teachinglearning

Opening more occupations to apprenticeships could mean more job opportunities

New research indicates more job opportunities would be available if apprenticeships were expanded across more fields.

Anthropologists consider challenges of teaching in a red state

Scholars talk strategy, setbacks on teaching in a field that often aligns with progressive policy goals.

Online Learning Consortium honors innovations at three institutions

Three institutions earned the Online Learning Consortium's annual Digital Learning Innovation prize.

As debate over banning laptops resurfaces, academics seek more nuanced discussion

Amid the latest online brouhaha over use of devices in the classroom, educators say it’s time to focus on helping students however they need it -- laptop or no laptop.

Anticipating the future of technology in higher ed

Experts predict upcoming technological developments and consider their impact on the higher ed classroom.

Universities may band together to share product accessibility reviews

As reported by Inside Higher Ed, failure to provide accessible technologies for learners with disabilities can have serious consequences for universities.

How to avoid missteps in online programs

Anthony Piña says there are six ways institutions stumble in terms of distance education and provides tips and advice for how to avoid them.

Colleges start new academic programs

Study of internal grant proposal review processes demonstrates major return on investment

Many grant proposals are submitted without any kind of internal review. A new study suggests a major return on investment for institutions that help their researchers write better grants.

GAO Report on Non-Tenure-Track Faculty

The Government Accountability Office on Monday released a report called “Contingent Workforce: Size, Characteristics, Compensation and Work Experiences of Adjunct and Other Non-Tenure-Track Faculty.” The paper follows up on a 2015 GAO report that found instructors off the tenure track earn less and have less stable positions than their tenure-track and tenured counterparts. This time, GAO looked at the makeup of the higher education workforce and what professors off the tenure track like and don’t like about their working conditions. Major findings include that non-tenure-track professors teach about 45 to 54 percent of all courses at four-year public institutions and higher proportions at two-year publics. Echoing other data on adjuncts, GAO found that full-timers off the tenure track may have annual or longer-term contracts providing relative job stability, while part-timers have little job stability. GAO also interviewed administrators at select institutions, who said that full-time, non-tenure-track professors often carry heavy teaching loads and sometimes take on additional responsibilities, such as research or advising. Part-timers, meanwhile, focus on teaching alone, interviewees said.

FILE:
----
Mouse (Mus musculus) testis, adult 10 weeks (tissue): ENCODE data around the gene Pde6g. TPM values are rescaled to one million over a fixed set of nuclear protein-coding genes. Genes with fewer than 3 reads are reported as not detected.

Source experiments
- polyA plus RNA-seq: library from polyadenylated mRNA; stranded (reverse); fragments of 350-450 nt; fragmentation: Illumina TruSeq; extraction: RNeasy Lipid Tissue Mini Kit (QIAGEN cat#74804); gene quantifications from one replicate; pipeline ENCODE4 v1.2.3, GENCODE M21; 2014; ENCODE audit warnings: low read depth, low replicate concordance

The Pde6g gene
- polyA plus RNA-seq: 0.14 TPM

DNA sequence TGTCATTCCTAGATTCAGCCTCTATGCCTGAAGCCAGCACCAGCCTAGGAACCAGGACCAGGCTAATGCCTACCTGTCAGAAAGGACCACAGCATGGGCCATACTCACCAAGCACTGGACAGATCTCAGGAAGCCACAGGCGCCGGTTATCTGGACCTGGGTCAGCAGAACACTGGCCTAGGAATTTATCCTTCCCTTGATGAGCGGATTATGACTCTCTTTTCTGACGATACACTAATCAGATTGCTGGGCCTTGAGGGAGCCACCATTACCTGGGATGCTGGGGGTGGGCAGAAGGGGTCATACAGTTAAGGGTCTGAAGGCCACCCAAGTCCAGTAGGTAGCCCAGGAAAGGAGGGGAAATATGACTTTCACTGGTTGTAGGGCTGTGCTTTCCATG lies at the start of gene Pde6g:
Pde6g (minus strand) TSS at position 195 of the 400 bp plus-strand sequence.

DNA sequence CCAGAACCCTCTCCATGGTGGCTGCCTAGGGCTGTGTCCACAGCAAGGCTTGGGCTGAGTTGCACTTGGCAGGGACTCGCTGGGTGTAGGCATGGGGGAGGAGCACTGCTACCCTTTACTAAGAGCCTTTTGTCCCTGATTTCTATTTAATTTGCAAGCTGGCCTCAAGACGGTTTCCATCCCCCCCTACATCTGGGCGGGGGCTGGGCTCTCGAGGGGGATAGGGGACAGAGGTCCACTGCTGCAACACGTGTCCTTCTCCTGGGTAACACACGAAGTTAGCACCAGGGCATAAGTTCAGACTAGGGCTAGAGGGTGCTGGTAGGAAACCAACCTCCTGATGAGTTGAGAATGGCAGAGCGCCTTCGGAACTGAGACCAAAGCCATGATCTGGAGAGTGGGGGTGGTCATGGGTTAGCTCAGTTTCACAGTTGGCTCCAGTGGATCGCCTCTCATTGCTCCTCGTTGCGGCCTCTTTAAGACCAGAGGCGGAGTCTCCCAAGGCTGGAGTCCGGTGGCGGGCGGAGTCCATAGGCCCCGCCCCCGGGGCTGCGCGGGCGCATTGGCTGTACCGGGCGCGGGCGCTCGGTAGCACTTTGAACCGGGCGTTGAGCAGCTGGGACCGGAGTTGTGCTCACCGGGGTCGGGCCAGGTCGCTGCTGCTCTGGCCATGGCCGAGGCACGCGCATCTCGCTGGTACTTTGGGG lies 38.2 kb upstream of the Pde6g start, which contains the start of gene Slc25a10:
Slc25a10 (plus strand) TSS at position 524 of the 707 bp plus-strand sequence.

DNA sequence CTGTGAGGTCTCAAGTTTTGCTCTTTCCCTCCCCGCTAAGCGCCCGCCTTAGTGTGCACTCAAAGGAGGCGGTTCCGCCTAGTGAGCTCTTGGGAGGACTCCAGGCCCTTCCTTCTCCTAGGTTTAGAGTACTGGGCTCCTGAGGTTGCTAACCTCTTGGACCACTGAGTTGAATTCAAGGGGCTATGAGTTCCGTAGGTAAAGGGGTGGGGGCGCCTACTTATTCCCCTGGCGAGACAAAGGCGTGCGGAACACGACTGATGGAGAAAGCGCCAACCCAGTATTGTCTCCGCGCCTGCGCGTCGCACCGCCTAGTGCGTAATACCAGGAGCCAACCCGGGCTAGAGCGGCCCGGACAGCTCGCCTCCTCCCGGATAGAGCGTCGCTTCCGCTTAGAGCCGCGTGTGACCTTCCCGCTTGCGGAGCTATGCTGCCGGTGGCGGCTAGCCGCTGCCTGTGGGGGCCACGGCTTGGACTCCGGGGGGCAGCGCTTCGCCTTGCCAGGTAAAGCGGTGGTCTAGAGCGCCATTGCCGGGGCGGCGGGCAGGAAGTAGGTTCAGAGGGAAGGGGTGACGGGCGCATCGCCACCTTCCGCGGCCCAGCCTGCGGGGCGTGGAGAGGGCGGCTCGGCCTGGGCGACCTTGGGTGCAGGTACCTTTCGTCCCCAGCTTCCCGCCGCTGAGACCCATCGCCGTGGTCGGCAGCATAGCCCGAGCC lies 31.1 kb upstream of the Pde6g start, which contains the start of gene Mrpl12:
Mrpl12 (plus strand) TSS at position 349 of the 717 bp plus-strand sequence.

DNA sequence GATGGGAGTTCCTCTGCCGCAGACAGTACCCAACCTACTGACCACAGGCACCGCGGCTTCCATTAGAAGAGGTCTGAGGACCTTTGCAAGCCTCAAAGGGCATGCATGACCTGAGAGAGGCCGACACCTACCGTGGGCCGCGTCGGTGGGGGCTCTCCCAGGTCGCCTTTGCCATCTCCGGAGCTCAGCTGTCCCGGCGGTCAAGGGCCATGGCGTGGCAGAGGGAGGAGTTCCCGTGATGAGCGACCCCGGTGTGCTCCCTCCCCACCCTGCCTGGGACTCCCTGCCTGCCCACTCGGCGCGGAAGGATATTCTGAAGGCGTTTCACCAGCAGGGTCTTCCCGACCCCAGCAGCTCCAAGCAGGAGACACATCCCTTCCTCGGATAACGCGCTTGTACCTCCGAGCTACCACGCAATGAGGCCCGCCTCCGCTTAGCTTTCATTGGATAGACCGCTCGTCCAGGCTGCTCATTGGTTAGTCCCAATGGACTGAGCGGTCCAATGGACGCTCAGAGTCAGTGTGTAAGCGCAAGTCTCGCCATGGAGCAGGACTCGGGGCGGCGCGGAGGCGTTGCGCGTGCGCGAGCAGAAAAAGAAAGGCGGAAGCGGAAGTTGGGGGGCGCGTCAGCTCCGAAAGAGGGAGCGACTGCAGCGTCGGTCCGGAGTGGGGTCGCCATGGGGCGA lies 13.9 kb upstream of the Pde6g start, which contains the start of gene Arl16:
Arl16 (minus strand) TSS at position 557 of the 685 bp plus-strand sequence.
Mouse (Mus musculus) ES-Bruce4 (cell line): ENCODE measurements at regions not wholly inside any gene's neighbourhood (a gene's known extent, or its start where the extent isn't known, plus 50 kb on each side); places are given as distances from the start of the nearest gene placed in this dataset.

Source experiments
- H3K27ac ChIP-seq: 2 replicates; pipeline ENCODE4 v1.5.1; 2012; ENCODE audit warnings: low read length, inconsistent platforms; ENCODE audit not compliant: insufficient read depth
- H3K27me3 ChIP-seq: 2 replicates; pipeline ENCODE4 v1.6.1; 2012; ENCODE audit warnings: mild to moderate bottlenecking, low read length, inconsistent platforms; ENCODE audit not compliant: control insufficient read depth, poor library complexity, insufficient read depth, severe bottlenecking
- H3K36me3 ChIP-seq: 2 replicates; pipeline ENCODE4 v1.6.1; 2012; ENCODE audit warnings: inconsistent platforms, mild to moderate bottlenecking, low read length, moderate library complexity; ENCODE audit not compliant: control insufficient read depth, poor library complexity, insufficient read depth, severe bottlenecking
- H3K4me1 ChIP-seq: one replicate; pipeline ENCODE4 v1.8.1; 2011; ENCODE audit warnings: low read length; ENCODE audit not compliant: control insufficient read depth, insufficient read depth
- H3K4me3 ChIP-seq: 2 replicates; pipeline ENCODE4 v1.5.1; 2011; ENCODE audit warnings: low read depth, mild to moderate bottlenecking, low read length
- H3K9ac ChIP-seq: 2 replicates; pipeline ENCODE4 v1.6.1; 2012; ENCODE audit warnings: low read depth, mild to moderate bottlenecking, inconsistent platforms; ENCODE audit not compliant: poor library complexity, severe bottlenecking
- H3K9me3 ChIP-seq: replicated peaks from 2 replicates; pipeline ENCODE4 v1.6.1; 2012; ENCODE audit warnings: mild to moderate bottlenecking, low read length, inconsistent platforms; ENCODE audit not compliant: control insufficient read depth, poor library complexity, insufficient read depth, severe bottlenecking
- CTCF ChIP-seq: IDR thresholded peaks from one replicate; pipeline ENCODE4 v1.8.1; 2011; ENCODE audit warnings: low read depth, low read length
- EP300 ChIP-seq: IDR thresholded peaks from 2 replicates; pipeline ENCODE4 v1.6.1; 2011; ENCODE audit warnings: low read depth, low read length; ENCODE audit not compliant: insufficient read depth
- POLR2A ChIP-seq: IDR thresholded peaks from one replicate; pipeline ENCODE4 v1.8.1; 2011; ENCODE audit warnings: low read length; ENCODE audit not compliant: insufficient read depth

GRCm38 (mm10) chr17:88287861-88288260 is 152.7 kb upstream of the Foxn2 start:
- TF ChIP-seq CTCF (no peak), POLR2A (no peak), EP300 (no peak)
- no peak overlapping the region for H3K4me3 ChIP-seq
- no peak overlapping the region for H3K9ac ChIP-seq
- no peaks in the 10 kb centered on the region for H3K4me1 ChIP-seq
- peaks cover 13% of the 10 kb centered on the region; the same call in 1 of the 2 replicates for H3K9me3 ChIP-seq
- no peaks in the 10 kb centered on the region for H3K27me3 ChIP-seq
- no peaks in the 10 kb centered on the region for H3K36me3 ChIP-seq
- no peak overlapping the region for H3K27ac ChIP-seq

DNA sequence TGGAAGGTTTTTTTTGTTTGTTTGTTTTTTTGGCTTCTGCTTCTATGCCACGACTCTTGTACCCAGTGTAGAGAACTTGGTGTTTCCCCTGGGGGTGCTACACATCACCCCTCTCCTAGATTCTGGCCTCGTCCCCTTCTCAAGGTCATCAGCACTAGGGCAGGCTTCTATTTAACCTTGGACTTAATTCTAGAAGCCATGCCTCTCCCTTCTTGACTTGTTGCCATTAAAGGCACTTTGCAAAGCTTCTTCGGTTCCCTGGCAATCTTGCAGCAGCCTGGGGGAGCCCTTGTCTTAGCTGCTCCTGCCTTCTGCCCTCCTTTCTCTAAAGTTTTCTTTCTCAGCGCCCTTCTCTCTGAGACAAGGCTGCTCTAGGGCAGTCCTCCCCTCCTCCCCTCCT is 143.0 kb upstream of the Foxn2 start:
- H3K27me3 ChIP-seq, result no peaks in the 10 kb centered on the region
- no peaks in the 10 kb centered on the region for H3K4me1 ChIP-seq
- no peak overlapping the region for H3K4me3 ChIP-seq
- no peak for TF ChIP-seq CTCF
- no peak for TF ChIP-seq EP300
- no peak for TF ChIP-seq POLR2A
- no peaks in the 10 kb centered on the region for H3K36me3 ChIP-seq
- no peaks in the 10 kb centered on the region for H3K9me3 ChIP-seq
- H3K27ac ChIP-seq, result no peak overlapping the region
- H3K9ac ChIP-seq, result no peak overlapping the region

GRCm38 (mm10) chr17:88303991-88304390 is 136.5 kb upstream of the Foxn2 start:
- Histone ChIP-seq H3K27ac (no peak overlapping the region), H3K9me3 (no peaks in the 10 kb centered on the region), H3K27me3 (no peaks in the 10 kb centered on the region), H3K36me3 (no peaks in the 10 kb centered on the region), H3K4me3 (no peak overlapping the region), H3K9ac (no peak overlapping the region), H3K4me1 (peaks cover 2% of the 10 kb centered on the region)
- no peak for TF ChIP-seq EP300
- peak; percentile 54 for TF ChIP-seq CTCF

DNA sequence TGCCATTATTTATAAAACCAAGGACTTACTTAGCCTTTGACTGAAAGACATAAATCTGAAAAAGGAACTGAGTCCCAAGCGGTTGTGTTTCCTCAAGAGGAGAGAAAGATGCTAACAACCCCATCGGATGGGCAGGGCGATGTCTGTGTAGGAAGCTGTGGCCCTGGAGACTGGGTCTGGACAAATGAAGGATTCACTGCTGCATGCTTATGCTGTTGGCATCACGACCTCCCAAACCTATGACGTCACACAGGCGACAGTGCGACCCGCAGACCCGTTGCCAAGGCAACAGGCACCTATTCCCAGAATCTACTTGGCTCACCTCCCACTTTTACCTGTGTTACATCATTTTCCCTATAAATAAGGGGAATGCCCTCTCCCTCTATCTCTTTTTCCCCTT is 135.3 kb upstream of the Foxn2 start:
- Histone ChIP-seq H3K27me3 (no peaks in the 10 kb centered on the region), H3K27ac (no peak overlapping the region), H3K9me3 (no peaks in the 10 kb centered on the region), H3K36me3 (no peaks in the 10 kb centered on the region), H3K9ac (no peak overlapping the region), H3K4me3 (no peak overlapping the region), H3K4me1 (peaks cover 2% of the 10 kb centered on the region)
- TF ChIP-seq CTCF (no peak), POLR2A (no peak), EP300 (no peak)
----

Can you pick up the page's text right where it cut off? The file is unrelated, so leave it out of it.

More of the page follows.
Based on data from two states, the GAO found that full-time and part-time non-tenure-track professors at public institutions who teach primarily are paid about 75 percent and 40 percent less per course, respectively, than their tenure-link colleagues. When comparing faculty earnings on and off the tenure-track based considering teaching duties only, however, those pay disparities decreased to about 60 percent and 10 percent less per course for, respectively, according to the office. State and national data show that relatively few part-timers received health or retirement benefits from work. 

In discussion groups with the GAO, the non-tenure-track professors “cited advantages such as the flexibility to balance professional and personal responsibilities, skill development or working with students, and described disadvantages that included uncertainty due to short-term contracts, untimely contract renewals, and pay—including a lack of compensation for some of their work,” the report says. Other concerns included  Other concerns included

“limited career advancement opportunities, not having a voice in institutional decision-making, and not having certain types of institutional support.”

The new GAO study is based on data from nationally representative sources and public institutions in thee states: Georgia, North Dakota and Ohio (states were selected largely based on data availability). The office interviewed administrators from nine institutions in those states , plus one large for-profit university, and ran 21 discussion groups with non-tenure-track professors.

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